The South Korean Paradox: COVID-19

We all know South Korea’s success in innovative technology, being ranked as one of the top innovative countries in the world in the Asia-Pacific region by Bloomberg and the World Intellectual Property Organization. Known as a booming tech hub, it comes as a surprise when hearing South Korea is now the most affected country of COVID-19, otherwise known as coronavirus, which has recently been the trending headline on all news sites as numbers of cases rapidly grow and there is yet a proper cure or vaccine to prevent the pandemic. 

The virus is spreading fast, but ever faster is fear.

Cases of COVID-19 first emerged around December 2019, traced back to Wuhan China. Infection spread to a number of countries around the world by January 2020 and South Korea was among the first few countries outside China to have reported cases. 

Now, South Korea has become the talk of the world. How did a country with such precautionary measures and advanced technology come to be the second most infected place in the world? This cluster traces back to a religious cult in Daegu, South Korea, named the Shincheonji Church of Jesus, where 4000-plus coronavirus cases (Mar 2) have been diagnosed.

Image taken from CNN

Shincheonji head Lee Man-hee is the leader of this cult and is blamed as the church’s secretive nature and tightly packed conditions; the Shincheonji worship services are known for their closeness and crowdedness as the members attend the services in a closed space and sitting on the floor side by side. 

Nearly 20,000 people are being tested daily for COVID-19 in South Korea, more people per capita than anywhere else in the world. Perhaps, this is why the number of cases detected in South Korea far exceed other countries. The test samples are quickly shipped off to a nearby laboratory where staff are working 24 hours a day to process the results. In the battle to contain the contagion, these labs have become the front line. “South Korea has created a network of 96 public and private laboratories to test for coronavirus,” states Laura Bicker— reporter of BBC News. Health officials believe that careful measures are saving lives as the fatality rate for coronavirus in South Korea is 0.7%. Globally, the fatality rate has been reported as 3.4% by the World Health Organization.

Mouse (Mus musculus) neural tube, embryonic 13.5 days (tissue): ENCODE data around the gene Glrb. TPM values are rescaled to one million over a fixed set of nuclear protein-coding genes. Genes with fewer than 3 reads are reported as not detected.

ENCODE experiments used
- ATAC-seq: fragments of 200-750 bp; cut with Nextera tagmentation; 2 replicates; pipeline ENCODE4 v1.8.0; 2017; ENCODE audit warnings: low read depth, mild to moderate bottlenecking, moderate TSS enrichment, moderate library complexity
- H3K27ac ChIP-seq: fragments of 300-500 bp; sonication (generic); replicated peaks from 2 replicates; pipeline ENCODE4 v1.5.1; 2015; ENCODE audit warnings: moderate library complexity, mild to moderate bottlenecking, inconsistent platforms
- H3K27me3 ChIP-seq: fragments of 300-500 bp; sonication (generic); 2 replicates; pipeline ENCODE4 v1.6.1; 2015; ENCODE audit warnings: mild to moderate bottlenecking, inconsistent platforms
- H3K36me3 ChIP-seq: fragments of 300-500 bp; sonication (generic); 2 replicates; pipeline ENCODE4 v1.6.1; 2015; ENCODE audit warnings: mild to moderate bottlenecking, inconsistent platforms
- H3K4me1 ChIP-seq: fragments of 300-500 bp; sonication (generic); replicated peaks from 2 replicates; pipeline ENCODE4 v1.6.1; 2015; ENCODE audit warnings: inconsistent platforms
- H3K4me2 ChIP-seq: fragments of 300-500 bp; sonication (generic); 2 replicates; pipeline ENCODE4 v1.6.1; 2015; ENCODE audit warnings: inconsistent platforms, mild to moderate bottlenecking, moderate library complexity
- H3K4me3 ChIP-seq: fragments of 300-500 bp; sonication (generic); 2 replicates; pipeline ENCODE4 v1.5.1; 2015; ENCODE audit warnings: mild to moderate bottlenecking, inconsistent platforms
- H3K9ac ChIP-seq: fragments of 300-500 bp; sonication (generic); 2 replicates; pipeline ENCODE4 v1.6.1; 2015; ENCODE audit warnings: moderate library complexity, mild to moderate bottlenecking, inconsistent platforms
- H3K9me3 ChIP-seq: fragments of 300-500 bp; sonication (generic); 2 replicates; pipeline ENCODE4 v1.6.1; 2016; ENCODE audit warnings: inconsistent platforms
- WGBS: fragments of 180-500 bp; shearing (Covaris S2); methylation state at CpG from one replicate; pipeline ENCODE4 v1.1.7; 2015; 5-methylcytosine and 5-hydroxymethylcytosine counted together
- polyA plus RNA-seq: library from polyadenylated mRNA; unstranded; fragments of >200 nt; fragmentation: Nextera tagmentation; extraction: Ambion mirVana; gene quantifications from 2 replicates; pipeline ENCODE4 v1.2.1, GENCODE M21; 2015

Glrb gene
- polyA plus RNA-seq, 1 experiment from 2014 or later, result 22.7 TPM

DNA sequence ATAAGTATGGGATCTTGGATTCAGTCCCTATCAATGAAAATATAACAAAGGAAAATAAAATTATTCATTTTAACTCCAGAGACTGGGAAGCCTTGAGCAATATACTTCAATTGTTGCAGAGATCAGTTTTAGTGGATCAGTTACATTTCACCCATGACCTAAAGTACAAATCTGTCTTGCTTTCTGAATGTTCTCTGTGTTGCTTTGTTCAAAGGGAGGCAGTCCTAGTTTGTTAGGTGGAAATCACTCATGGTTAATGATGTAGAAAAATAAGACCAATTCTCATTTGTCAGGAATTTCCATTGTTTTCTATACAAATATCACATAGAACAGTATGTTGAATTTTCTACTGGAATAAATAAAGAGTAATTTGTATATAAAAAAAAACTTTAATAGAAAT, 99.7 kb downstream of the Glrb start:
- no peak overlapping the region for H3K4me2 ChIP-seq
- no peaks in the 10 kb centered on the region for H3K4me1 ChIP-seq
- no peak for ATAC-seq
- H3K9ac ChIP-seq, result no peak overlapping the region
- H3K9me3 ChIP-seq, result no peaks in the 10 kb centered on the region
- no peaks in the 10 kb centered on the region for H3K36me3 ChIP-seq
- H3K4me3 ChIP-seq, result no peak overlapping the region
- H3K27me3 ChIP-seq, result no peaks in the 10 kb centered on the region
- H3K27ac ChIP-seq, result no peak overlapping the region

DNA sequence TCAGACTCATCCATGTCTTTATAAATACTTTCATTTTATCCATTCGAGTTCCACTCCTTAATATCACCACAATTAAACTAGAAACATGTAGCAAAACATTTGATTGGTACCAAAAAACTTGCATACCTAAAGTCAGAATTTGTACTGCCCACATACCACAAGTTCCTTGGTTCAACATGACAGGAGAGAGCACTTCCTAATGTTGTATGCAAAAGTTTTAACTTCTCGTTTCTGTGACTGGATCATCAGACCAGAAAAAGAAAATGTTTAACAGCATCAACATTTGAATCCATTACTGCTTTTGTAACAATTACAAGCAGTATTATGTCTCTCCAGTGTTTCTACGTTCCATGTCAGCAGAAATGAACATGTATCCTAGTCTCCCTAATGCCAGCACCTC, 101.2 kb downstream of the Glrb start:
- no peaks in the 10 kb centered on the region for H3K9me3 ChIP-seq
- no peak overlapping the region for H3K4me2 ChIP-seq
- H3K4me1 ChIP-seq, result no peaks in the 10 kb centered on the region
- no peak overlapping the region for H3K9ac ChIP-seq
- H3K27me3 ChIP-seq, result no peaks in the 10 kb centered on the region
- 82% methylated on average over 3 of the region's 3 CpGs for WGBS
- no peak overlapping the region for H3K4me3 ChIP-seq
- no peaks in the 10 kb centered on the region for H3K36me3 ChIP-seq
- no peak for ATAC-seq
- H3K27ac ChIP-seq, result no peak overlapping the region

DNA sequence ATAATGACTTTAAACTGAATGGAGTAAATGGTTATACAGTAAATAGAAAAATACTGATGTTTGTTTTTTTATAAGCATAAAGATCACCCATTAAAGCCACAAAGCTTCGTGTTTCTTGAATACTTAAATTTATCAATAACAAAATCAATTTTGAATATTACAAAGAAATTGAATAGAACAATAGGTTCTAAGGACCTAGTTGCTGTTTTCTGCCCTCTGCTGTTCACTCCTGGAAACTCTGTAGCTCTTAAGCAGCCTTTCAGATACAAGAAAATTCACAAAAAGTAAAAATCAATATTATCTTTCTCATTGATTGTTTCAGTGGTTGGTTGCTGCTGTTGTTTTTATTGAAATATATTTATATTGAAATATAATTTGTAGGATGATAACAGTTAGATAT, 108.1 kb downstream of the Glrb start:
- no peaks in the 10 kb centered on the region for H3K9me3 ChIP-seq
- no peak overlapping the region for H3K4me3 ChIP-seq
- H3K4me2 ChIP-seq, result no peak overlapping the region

Currently, there is no shortage of testing kits in South Korea. Four companies are given approval to continue producing these kits meaning that every week, South Korea has the capacity to test 140,000 samples. 

Trace, test and treat is the mantra. Schools are closed, offices now encourage people to work from home, and large gatherings have stopped. Yet, day by day, the streets of Seoul begin to get busy again with more people found wearing masks or getting temperature screening checks. 

South Korean scientists has also been monitoring and analyzing blood from recovered patients and have developed a unique protein that detects antibodies. Furthermore, there have been accounts from former patients including one from Mr. Lee who was working in Wuhan, China in December when the virus struck the city. He states, “I felt fine and almost had no symptoms. Just a little cough. Speaking from my own experience, it’s really important to still be cautious and safe, but I wish people would have less fear of the virus itself.” 

Images taken from BBC

The virus is spreading fast, but ever faster is fear. To prevent this virus from affecting our every behavior and mental health, we should be aware and cautious while not reeling to panic.

Author: Angela Hwang

Angela Hwang is a senior at Singapore American School and this is her third year working for The Eye as a Chief Marketing Strategist. She is thrilled to return back to journalism and wants to produce more exciting content for the upcoming year. Angela embraces her Korean background, but considers Singapore her home. Her hobbies include taking aesthetic photographs, collecting CDs from her favorite artists, and travelling to some of the most majestic places on earth. She can be contacted at

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